At the conclusion of a recent planning session, one of our Board members asked me what I thought about the whole planning process. I blurted out, “It was really hard.” And it was. A lot of hard work went into it. Usually I filter my thoughts a bit more before I speak, but it was a long day and I was tired and just being honest. And while the outcome was good, I could see that there was a lot more hard work ahead of us in executing the plan.

Also, I guess I was wishing for something more magical and brilliant - an idea that would make success much easier. There were a couple of interesting big picture strategies that could result in significant changes, but these were, “maybes.” The “for sure” executables were more along the lines of new strategies and tactics that would enhance our core competencies.

When I step back and think about this, that's just how it is. Unless you are doing something truly revolutionary in your planning session, like inventing the iPhone, it's going to be more about identifying the key factors for success in your business and figuring out how to be great at them.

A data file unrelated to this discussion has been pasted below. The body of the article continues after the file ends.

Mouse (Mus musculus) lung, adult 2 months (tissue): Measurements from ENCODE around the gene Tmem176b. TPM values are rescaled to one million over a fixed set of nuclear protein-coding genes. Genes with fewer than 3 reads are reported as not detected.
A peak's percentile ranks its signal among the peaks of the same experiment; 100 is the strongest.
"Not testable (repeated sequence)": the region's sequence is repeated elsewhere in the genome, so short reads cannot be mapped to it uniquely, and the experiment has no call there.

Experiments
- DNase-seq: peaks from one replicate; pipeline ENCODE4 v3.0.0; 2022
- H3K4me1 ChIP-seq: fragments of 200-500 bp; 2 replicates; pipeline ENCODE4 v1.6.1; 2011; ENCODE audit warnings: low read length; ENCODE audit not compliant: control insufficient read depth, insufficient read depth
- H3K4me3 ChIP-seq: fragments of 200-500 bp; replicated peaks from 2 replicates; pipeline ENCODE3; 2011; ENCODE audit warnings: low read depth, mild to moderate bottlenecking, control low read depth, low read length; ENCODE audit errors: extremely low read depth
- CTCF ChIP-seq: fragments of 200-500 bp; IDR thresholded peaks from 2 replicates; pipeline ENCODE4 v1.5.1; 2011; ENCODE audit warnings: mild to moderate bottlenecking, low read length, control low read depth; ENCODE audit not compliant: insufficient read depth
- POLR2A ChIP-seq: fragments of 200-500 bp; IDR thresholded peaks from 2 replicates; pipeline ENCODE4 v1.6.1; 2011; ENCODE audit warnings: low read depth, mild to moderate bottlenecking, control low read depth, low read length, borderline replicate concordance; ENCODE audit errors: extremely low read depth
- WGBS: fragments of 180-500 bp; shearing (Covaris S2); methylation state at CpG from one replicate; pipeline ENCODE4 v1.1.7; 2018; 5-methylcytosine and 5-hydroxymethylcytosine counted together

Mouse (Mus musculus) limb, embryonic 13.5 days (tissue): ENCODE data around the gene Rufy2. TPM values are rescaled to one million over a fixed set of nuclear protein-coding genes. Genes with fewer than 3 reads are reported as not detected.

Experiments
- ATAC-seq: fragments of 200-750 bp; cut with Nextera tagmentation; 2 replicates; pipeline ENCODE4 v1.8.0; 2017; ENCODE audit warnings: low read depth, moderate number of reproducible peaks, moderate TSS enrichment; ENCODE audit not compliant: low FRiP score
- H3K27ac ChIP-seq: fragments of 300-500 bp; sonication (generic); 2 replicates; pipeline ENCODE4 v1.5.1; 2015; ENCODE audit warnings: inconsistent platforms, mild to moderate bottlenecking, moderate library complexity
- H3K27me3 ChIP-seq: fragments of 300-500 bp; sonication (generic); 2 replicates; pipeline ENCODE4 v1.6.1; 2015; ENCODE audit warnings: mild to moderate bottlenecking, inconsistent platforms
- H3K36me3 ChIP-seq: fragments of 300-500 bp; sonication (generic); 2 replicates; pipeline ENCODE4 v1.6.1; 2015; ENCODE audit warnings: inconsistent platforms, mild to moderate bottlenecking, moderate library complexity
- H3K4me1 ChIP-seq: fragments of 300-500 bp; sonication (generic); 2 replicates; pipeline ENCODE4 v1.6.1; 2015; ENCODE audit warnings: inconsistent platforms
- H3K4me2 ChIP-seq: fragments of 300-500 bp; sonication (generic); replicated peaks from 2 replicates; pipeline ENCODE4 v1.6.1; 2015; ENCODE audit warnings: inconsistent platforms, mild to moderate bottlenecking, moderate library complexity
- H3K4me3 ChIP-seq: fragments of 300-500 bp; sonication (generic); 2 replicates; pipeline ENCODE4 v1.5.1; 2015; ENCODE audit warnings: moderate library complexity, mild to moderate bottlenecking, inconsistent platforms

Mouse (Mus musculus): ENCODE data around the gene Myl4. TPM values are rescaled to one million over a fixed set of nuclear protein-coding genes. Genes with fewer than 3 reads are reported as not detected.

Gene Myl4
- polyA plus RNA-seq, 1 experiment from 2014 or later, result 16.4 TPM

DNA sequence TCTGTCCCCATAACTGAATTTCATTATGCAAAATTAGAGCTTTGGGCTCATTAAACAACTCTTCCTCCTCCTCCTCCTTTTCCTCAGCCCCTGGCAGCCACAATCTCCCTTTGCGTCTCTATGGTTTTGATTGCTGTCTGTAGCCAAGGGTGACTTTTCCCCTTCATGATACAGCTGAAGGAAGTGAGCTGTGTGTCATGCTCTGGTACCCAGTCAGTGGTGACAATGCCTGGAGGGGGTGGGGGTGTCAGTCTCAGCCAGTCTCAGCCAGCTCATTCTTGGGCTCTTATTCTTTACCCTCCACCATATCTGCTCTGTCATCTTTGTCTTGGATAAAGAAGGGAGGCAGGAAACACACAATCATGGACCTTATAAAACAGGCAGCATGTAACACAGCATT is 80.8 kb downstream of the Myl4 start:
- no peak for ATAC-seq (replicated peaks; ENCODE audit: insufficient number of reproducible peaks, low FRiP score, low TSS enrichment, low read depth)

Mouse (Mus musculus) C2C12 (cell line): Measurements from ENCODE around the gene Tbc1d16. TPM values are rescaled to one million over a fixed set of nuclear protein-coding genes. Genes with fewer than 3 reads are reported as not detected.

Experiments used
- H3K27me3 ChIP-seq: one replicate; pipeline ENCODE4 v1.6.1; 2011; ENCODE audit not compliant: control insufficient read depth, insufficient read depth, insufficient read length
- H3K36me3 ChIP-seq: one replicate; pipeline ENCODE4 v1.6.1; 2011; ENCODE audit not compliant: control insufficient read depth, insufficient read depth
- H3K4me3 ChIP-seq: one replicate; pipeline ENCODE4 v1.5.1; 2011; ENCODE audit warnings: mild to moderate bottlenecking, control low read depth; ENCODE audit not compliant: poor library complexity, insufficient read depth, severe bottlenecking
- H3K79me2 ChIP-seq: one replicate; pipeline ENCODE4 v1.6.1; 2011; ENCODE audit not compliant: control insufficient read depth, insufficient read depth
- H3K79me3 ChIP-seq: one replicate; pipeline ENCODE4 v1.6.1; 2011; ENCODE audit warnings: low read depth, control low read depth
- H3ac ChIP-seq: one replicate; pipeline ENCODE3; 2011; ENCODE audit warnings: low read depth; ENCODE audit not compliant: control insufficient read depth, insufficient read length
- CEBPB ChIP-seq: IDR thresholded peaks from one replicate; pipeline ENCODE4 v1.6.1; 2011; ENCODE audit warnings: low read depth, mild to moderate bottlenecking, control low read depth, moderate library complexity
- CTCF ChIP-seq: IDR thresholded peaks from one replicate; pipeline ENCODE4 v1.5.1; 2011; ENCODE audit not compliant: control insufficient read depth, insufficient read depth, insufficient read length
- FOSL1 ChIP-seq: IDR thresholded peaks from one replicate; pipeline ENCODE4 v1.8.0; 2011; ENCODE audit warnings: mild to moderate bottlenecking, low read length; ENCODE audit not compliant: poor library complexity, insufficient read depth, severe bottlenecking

At our most recent seminar, speaker Roger Seip called this being “brilliant with basics.” I think of this as excellent execution of the critical factors for your success. If you are Amazon, maybe it’s inventory management and order fulfillment, and if you're the Ritz Carlton, it’s probably all about service and quality. No matter what your business, it’s about identifying those key factors, figuring out how to propel yourself forward on those, and then executing the very best you can. It’s not as sexy as inventing the iPhone, but that’s where the real opportunity for success lies.

At our seminar, Roger quoted a mentor of his on this concept for success. His mentor said, “People are always looking for the key. What's the key?” he continued, “There is no key. It's a combination lock!” That's really it. Whether at a corporate or individual level, we all need to find the combination of critical factors for success. After understanding where to focus, it then comes down to striving for perfection in execution – doing the hard work.

Like me, at the end of the planning session, everyone would like to find the magic bullet for easy success, but that’s just not the way it is. As Thomas Edison said, “The reason a lot of people don’t recognize opportunity, is because it usually goes around wearing overalls and looking like work.”